I would check for correct connection, e.g. http://forums.techguy.org/hardware/3...o-problem.html , including the front-panel end of the cable. Also audio drivers could be the culprit, all these functions must be activated/configured by the driver.
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Old 7th February 2009, 07:51 PM   #7
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Thanks for the tips. You were correct about the audio drivers. I may have just solved the problem. The original drivers (v1.0)were from SigmaTel. I linked to the IDT website through Intel and got new drivers (v1.22) from IDT. Everything now works as it should.

Now I can move on to phase 2 of this troubleshoot. When I originally lost my front panel header connectivity, I had installed a Creative X-Fi HD audio card. Working my way backwards to eliminate possible conflicts, I first had to establish that this header worked with the onboard audio. It does now.

So that seems to point to the X-Fi as the source of the problem, but I won't know for sure until I reistall it. And update its drivers.

Question: Will the sound card totally take over the processing of the audio stream, and use its own codecs? Or will it still rely on this new IDT codec that was needed for the onboard sound?
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Old 8th February 2009, 06:07 AM   #8
jaycee is offline jaycee  United Kingdom
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The X-Fi drivers will handle everything. As far as Windows knows, they are two completely seperate sound devices.
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Old 8th February 2009, 03:48 PM   #9
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Well, you were right about that. With the sound card installed, I lose functionality in that front panel audio header again. If you read this whole thread, you'll see where I started.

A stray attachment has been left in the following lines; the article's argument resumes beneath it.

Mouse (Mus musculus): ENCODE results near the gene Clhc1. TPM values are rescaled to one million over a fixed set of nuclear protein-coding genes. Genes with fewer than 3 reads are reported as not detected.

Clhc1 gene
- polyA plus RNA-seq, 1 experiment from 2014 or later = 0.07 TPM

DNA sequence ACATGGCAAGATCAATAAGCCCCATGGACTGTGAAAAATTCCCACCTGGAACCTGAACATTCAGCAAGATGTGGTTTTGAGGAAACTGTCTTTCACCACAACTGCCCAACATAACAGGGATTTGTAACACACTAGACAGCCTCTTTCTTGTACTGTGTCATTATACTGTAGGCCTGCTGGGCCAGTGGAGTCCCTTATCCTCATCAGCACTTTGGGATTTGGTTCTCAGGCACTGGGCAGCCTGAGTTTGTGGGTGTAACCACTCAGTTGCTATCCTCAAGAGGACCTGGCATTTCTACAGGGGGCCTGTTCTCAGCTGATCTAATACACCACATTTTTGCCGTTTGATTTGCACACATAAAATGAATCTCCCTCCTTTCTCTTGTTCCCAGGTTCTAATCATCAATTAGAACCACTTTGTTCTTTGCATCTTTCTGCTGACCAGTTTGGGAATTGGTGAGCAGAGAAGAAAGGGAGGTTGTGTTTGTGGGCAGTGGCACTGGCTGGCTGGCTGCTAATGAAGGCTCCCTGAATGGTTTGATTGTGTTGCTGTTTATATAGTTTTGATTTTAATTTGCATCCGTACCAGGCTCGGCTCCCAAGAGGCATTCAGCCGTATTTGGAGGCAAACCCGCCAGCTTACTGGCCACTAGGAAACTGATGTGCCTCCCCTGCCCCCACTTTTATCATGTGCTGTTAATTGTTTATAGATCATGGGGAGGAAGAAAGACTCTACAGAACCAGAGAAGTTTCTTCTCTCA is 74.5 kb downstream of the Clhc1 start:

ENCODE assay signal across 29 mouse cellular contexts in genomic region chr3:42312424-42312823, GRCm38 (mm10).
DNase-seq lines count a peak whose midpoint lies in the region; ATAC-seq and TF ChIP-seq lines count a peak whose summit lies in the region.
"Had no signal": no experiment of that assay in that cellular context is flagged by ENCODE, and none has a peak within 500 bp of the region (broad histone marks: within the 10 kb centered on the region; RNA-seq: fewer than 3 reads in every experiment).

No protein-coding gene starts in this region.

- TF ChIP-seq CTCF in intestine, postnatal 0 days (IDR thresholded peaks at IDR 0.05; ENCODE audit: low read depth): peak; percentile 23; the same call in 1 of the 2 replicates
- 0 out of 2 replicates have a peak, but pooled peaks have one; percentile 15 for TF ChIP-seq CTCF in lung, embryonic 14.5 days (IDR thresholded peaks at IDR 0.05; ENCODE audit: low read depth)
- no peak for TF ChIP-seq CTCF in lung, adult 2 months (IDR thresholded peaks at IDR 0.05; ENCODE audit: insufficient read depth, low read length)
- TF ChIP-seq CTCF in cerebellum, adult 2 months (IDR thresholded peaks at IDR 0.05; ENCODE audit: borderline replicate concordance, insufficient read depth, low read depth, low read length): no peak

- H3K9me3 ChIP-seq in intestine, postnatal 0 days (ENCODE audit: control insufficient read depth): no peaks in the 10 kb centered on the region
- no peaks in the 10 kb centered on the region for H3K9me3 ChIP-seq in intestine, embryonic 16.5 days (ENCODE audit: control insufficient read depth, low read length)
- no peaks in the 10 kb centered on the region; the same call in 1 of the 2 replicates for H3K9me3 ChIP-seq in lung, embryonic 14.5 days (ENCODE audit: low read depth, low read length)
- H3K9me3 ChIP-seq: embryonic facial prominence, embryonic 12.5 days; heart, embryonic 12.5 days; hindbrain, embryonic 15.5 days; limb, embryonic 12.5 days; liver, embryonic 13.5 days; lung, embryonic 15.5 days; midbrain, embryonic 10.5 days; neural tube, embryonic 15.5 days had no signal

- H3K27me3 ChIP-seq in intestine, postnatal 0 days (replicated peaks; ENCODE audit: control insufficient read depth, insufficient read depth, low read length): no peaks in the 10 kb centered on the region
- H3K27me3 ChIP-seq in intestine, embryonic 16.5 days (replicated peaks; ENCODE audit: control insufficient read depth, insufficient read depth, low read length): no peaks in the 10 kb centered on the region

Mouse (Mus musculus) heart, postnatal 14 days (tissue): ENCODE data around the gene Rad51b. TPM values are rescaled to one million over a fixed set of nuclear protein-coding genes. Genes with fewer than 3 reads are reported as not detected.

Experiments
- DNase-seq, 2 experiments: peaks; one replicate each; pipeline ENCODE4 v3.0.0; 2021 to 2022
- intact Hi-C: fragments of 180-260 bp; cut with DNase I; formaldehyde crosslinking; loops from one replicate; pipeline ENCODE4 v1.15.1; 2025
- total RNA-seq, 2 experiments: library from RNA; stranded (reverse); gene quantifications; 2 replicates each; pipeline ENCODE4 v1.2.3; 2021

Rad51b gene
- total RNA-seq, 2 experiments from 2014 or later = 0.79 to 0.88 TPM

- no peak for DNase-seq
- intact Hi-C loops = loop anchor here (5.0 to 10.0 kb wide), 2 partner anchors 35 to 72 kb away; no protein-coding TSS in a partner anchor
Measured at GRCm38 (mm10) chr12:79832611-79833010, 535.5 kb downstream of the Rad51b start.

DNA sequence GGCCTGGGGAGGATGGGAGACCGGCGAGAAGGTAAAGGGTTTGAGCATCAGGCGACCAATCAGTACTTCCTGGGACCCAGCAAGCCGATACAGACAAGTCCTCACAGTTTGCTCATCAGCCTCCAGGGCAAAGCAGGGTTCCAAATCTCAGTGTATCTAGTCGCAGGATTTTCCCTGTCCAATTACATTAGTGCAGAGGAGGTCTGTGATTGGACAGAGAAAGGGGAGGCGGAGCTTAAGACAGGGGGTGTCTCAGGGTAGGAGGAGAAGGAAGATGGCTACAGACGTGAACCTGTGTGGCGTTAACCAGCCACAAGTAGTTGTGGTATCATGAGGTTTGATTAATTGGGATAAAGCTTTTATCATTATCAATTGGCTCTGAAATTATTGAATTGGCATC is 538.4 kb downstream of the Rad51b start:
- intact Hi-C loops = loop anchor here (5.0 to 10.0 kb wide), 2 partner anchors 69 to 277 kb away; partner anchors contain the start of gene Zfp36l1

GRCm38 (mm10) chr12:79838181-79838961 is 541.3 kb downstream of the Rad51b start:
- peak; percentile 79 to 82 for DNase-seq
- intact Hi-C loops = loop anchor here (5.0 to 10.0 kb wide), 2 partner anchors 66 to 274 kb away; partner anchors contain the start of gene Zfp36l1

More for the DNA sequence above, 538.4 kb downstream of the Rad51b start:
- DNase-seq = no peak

At this point, I'm forced to conclude there is a fundamental incompatibility between that X-Fi Extreme model and the front panel header (which is Intel). I've read about this happening on other forums, but never with respect to this specific card.

What's weird is that header is just jacks ... no other circuit components. There must be an industry standard there somewhere. ANY sound card should work.

That's why I spent the time to try new drivers for the card. Still won't work with the header. Rear panel works fine.

What I'm considering now is just blowing off the whole sound card. The mobo has an HDA system on it, and I know it works with the front panel header.

What do you think about that idea? I'm not a musician, and the only sound processing I do on that machine is basic audio and video editing, and I'm fine with 2-channel stereo. I don't really need to create or mix music. Would you not agree that the onboard sound systems these days are good enough to obviate the need for a sound card, at least for people like me?
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Old 8th February 2009, 08:28 PM   #10
phofman is offline phofman  Czech Republic
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Did you check http://www.tomshardware.co.uk/forum/...2993_10_0.html ?

IIRC X-Fi supports HDA compatibility mode. In linux the Intel HDA driver used to be the only way to run the card before native X-Fi drivers appeared. However, the mode must be properly switched via drivers. I doubt the windows X-Fi drivers from Creatïve do that, the native mode supports a lot more functions. It would not be surprising if the native mode did not support automatic headphone detection on the front HDA header (which is a typical HDA functionality). That would correspond with the suggestion to switch the headphones manually in the driver.

Just my 2cents, I have never played with X-Fi.